Call to back our teens as ‘Idols SA’ roars to life

Their fu­ture is now; don’t use age as ex­cuse to deny them sup­port

Pretoria News Weekend - - NEWS - KABELO CHABALALA ‘Idols SA ’ 2017 win­ner Pax­ton Fielies.

IREMEMBER so well, dur­ing Idols sea­son 11, 16- year-old Loy­iso Gi­jana’s open­ing per­for­mance in the Top 16. He graced the stage at the State The­atre for his first live per­for­mance with Sam Smith’s fa­mous song Lay Me Down.

I was awestruck. My heart was pump­ing fast, and I im­me­di­ately fell in love with the voice of the teenager from the Eastern Cape.

I knew he was go­ing to make it to the Top 10 with ease, be­cause the pas­sion in his eyes was that of a win­ner.

His tal­ent came with the most amaz­ing hu­mil­ity. Re­mem­ber, this is back when me­dia peo­ple were al­lowed to in­ter­act with the Idols SA hope­fuls af­ter ev­ery per­for­mance (that’s a story for an­other day).

My rem­i­nisc­ing about Loy­iso is trig­gered by the av­er­age age of the 2018 par­tic­i­pants.

We have six teenagers, and hope­fully, we won’t be hear­ing the over­rated remark: “You are still young, you still have your whole fu­ture ahead, and you must still go back to school.”

For them, the fu­ture is now. So, my plea to peo­ple on so­cial me­dia (Twit­ter es­pe­cially), the judges and South Africans who fol­low this show is: let us not use age as an ex­cuse to not sup­port th­ese young­sters if they have what it takes.

The ear­lier they start, the bet­ter. Th­ese teenagers are gifted and, if there is any­thing to take from last sea­son, it is: tal­ent knows no age and should be nur­tured as early as pos­si­ble.

I am in no way say­ing we should sup­port them be­cause they are teenagers, but we should not dis­card them and un­der­mine their gifts be­cause they are still young.

Yanga So­betwa, 16, is the youngest con­tes­tant this year; Nosipho Silinda, 17; Ntokozo Makhathini, 18; Lethabo Ra­mat­sui aka Wat­tah­melon, 18; Za­m­agambu Memela aka Xae, 18, and Thando Mn­gomezulu, 19, are sure to bring the house down and mes­merise us with their pure voices.

I love Idols SA and fol­low it be­cause it gives me hope and has changed so many young lives, par­tic­u­larly black lives over the years. Thanks to the ef­forts of this na­tion­wide tal­ent search show, one has hope that our coun­try will be bet­ter.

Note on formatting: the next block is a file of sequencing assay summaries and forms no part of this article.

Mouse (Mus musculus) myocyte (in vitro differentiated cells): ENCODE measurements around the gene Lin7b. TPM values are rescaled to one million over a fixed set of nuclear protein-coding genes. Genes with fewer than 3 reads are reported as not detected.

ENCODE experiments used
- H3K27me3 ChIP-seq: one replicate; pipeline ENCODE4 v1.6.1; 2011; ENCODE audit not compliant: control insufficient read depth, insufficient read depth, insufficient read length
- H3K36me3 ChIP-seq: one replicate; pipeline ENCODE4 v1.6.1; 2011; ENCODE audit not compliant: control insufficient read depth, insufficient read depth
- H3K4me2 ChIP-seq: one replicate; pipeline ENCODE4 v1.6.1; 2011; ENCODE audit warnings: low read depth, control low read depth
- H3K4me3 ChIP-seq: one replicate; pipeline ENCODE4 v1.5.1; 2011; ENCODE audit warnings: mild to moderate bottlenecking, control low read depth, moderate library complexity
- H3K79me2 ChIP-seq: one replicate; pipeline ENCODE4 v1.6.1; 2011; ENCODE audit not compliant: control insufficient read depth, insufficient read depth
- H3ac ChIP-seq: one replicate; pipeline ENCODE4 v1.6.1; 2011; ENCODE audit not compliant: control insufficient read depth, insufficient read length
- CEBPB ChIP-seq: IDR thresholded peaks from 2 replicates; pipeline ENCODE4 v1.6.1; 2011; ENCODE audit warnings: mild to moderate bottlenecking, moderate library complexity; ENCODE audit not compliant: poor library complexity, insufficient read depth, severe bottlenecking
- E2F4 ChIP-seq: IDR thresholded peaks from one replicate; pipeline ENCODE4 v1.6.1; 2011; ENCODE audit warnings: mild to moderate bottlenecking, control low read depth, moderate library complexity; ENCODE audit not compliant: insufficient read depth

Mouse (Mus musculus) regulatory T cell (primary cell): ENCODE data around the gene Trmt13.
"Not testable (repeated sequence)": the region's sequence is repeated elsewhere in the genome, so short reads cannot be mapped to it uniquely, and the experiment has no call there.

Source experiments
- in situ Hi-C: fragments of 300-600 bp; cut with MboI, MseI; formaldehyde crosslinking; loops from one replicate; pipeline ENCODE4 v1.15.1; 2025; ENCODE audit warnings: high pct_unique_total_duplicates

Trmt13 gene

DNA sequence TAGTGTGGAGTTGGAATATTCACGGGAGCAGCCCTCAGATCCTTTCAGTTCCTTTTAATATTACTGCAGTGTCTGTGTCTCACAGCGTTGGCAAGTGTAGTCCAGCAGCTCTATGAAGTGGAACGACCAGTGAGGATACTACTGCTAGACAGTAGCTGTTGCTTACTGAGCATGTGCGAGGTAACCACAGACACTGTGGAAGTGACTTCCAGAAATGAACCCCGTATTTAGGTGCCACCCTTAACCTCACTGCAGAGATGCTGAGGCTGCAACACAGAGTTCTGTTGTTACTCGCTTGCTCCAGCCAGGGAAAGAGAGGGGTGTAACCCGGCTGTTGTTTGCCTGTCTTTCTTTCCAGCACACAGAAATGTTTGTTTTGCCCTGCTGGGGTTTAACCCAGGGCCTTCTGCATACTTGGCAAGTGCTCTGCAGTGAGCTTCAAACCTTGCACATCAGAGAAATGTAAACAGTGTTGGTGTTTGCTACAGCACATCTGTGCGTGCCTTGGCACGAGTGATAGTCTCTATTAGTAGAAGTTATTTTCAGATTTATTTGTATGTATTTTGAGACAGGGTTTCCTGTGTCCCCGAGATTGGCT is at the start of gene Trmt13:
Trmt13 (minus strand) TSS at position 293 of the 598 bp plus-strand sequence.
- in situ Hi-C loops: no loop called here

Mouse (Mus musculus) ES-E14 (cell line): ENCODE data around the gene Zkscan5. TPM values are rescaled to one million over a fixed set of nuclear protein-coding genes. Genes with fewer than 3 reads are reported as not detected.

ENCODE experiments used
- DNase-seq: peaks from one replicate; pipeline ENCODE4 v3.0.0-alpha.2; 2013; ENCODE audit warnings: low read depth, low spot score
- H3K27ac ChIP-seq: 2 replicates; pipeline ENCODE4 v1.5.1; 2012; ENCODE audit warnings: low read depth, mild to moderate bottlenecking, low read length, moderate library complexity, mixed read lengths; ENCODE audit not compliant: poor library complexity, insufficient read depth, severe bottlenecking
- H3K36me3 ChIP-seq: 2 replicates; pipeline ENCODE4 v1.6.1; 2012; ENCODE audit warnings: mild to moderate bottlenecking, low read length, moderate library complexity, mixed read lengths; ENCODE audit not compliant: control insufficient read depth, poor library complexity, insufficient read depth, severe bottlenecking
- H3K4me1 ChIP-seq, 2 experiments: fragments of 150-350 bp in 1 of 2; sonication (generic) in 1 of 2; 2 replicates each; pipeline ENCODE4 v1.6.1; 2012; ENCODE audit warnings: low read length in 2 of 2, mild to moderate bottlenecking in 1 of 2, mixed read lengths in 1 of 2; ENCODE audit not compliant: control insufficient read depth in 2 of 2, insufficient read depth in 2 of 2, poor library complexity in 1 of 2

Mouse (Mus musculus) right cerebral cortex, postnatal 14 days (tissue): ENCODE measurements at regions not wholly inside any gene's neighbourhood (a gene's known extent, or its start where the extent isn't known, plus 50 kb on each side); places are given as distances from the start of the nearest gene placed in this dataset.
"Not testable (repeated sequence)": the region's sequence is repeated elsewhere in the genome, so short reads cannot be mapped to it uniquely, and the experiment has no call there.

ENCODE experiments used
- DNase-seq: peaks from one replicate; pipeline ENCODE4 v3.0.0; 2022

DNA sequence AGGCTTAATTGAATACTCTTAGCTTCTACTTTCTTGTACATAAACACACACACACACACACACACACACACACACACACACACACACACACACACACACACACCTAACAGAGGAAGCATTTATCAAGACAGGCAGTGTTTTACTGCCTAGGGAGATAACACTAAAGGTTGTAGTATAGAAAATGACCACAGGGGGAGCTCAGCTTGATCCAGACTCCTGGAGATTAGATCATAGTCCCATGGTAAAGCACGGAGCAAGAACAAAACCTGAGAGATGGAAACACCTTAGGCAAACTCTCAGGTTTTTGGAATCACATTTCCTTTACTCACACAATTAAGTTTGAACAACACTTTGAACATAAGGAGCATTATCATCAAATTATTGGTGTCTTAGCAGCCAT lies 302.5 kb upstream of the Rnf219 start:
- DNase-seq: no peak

Mu­sic re­mains one of the rev­o­lu­tion­ary tools that help us fight for unity in our di­ver­sity. Mu­sic unites peo­ple, it helps us look be­yond our skin colour and dif­fer­ence, to find com­mon­al­ity and hu­man­ity.

In the words of Hunter Thompson: “Mu­sic has al­ways been a mat­ter of En­ergy to me, a ques­tion of Fuel. Sen­ti­men­tal peo­ple call it In­spi­ra­tion, but what they re­ally mean is Fuel.”

That is the power of mu­sic, and why Idols SA re­mains the most pop­u­lar mu­sic show in our coun­try. It lit­er­ally takes a vil­lage boy or girl, the poor­est of the poor, and gives them a chance to change their lives for­ever. That is why I sup­port the show and fol­low it re­li­giously.

It serves a big­ger pur­pose than just record­ing deals. It also gives many of us an op­por­tu­nity to for­get about our sad daily re­al­ity, and be sat­u­rated in the emo­tion-evok­ing voices and melodies of those who dare to stand in long queues, brave Ran­dall Abra­hams, the warmth and com­fort of Unathi Msen­gana and the hon­esty, love and drama of our beloved Somizi Mh­longo.

Tell me, will you be glued to the TV screen on Sun­days at 5pm, or at the Pre­to­ria, State The­atre. Proverb will be your host.

Re­mem­ber, “Mu­sic is the great uniter. An in­cred­i­ble force. Some­thing that peo­ple who dif­fer on ev­ery­thing and any­thing else can have in com­mon”, said Sarah Dessen.

● Kabelo Chabalala is the founder of the Young Men Move­ment, the 2018 Obama Foun­da­tion Africa Leader, and 2018 Fin­land Cor­re­spon­dent Pro­gramme par­tic­i­pant. Email ka­be­lo03cha­bal­; Twit­ter, @Ka­be­loJay; Face­book, Kabelo Chabalala.


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